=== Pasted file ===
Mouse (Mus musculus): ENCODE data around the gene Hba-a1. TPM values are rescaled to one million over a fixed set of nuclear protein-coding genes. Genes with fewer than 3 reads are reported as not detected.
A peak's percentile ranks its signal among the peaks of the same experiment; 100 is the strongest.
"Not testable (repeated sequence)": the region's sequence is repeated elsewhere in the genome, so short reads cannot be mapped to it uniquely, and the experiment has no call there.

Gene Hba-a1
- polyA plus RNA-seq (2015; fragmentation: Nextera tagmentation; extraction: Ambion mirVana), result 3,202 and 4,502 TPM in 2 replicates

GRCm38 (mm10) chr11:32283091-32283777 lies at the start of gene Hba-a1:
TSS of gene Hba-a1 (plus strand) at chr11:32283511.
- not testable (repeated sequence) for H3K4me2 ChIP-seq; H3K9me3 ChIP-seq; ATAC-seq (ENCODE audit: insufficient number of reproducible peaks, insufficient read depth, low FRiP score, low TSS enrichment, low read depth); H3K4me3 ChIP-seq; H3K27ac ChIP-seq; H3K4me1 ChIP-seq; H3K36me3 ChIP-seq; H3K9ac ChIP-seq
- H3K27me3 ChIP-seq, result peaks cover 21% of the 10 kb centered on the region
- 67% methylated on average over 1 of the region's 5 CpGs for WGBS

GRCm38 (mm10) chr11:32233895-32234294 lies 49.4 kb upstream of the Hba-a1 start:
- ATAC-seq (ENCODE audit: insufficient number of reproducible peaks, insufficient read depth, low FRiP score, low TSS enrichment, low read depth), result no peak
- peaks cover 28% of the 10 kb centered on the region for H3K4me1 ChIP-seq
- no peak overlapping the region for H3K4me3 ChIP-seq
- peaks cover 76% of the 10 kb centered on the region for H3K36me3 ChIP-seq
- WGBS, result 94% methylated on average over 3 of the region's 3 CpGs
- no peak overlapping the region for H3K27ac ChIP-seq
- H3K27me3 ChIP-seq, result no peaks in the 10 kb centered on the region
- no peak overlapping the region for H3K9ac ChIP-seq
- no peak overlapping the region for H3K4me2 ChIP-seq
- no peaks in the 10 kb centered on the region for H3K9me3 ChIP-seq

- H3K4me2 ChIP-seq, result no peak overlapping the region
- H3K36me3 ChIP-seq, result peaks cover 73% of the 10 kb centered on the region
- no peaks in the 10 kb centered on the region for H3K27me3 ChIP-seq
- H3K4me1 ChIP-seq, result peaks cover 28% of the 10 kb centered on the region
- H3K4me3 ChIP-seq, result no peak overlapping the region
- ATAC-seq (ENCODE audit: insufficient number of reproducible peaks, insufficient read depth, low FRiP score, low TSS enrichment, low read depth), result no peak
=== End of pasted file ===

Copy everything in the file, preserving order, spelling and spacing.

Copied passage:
Mouse (Mus musculus): ENCODE data around the gene Hba-a1. TPM values are rescaled to one million over a fixed set of nuclear protein-coding genes. Genes with fewer than 3 reads are reported as not detected.
A peak's percentile ranks its signal among the peaks of the same experiment; 100 is the strongest.
"Not testable (repeated sequence)": the region's sequence is repeated elsewhere in the genome, so short reads cannot be mapped to it uniquely, and the experiment has no call there.

Gene Hba-a1
- polyA plus RNA-seq (2015; fragmentation: Nextera tagmentation; extraction: Ambion mirVana), result 3,202 and 4,502 TPM in 2 replicates

GRCm38 (mm10) chr11:32283091-32283777 lies at the start of gene Hba-a1:
TSS of gene Hba-a1 (plus strand) at chr11:32283511.
- not testable (repeated sequence) for H3K4me2 ChIP-seq; H3K9me3 ChIP-seq; ATAC-seq (ENCODE audit: insufficient number of reproducible peaks, insufficient read depth, low FRiP score, low TSS enrichment, low read depth); H3K4me3 ChIP-seq; H3K27ac ChIP-seq; H3K4me1 ChIP-seq; H3K36me3 ChIP-seq; H3K9ac ChIP-seq
- H3K27me3 ChIP-seq, result peaks cover 21% of the 10 kb centered on the region
- 67% methylated on average over 1 of the region's 5 CpGs for WGBS

GRCm38 (mm10) chr11:32233895-32234294 lies 49.4 kb upstream of the Hba-a1 start:
- ATAC-seq (ENCODE audit: insufficient number of reproducible peaks, insufficient read depth, low FRiP score, low TSS enrichment, low read depth), result no peak
- peaks cover 28% of the 10 kb centered on the region for H3K4me1 ChIP-seq
- no peak overlapping the region for H3K4me3 ChIP-seq
- peaks cover 76% of the 10 kb centered on the region for H3K36me3 ChIP-seq
- WGBS, result 94% methylated on average over 3 of the region's 3 CpGs
- no peak overlapping the region for H3K27ac ChIP-seq
- H3K27me3 ChIP-seq, result no peaks in the 10 kb centered on the region
- no peak overlapping the region for H3K9ac ChIP-seq
- no peak overlapping the region for H3K4me2 ChIP-seq
- no peaks in the 10 kb centered on the region for H3K9me3 ChIP-seq

- H3K4me2 ChIP-seq, result no peak overlapping the region
- H3K36me3 ChIP-seq, result peaks cover 73% of the 10 kb centered on the region
- no peaks in the 10 kb centered on the region for H3K27me3 ChIP-seq
- H3K4me1 ChIP-seq, result peaks cover 28% of the 10 kb centered on the region
- H3K4me3 ChIP-seq, result no peak overlapping the region
- ATAC-seq (ENCODE audit: insufficient number of reproducible peaks, insufficient read depth, low FRiP score, low TSS enrichment, low read depth), result no peak